“The main thing here is that Kaspersky staff acted not as experts, but as participants in an FSB operation,” says Andrei Soldatov, a Russian journalist and co-author of “The Red Web.”
A cold wind
Until recently, Kaspersky’s close connection with the FSB was not a major worry in the United States.
As Soldatov explains, prior to allegations that it interfered in the 2016 U.S. presidential elections, the FSB was well regarded in the West. In the war against terror, the agency was viewed as an important ally.
“Remember,” Soldatov says, “it was a key partner in finding the Boston Marathon bombers in 2013.”
That changed after Russia’s annexation of Crimea from Ukraine in 2014 and relations with the West spiraled.
“What we have seen, especially since 2014, is a vastly more confrontational global situation as Russia takes on the West, and with that, the increasing importance of cyber-espionage,” Galeotti says.
Eugene Kaspersky, too, has addressed that shift. “We felt a cold wind started to blow in 2014,” he said in October of his business in Western Europe and the United States.
As Russia was gearing up to launch its cyberwar ahead of 2016, U.S. authorities now worry that Kaspersky — whether by choice or not — helped the Kremlin prepare.
In September, The Wall Street Journal reported that, in 2015, Russian hackers obtained National Security Agency (NSA) hacking tools. According to The New York Times, Israeli hackers had breached Kaspersky Lab and, finding the NSA code, alerted the agency.
Although it is not publicly known how Russian hackers obtained the NSA information, investigators believe they exploited the Kaspersky antivirus software installed on an NSA employee’s home computer.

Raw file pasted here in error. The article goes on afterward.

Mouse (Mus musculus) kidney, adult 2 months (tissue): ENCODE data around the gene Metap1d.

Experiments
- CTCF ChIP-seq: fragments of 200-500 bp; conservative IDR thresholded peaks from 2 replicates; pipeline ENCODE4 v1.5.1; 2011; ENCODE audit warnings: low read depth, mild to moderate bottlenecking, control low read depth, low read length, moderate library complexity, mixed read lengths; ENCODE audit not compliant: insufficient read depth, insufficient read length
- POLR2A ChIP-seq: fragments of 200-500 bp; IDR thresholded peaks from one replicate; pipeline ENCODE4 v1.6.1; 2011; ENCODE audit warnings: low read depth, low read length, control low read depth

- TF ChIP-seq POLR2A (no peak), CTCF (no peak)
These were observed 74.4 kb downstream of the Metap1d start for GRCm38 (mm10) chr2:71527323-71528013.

This month, Trump signed a bill into law banning Kaspersky products from U.S. government machines. The move followed a U.S. Department of Homeland Security’s (DHS) warning that the Russian government could — acting independently or in concert with the cybersecurity firm — “capitalize on access provided by Kaspersky products.”
Kaspersky denies that the firm has helped the FSB in cyber-espionage. In a statement to Bloomberg this summer, the company said it “does regularly work with governments and law enforcement agencies around the world with the sole purpose of fighting cybercrime.”
Whether or not Kaspersky believes his company has helped the FSB spy, however, might be besides the point.
There are legal structures in Russia that render the work of cybersecurity companies transparent to the FSB, says Soldatov. As he puts it, for cybersecurity firms based in the country, the agency is “impossible to escape.” Any company that handles encrypted information is required to procure a license from the FSB that “allows the agency access to everything the company does.”
There are also laws that allow the Russian government to surveil the country’s internet service providers through a system called the System of Operative-Investigative Measures, or SORM. In October, an American industry official who was briefed by the FBI on Kaspersky Lab pointed to that system as a key concern.
“Whether Kaspersky is working directly for the Russian government or not doesn’t matter; their internet service providers are subject to monitoring,” he told the Washington Post. “So virtually anything shared with Kaspersky could become the property of the Russian government.”
And a lot is shared with Kaspersky. Because, by definition, antivirus software is invasive. When users download it to their computers, they give the software free reign to rifle through their data for malware. What is recognized as malware is then sent back to Kaspersky headquarters in Moscow, where it is analyzed for threats.
There are also informal structures in Russia the firms must navigate, says Soldatov. These are the so-called siloviki — officials from the country’s military and security agencies, like the FSB, who have their own interests to satisfy.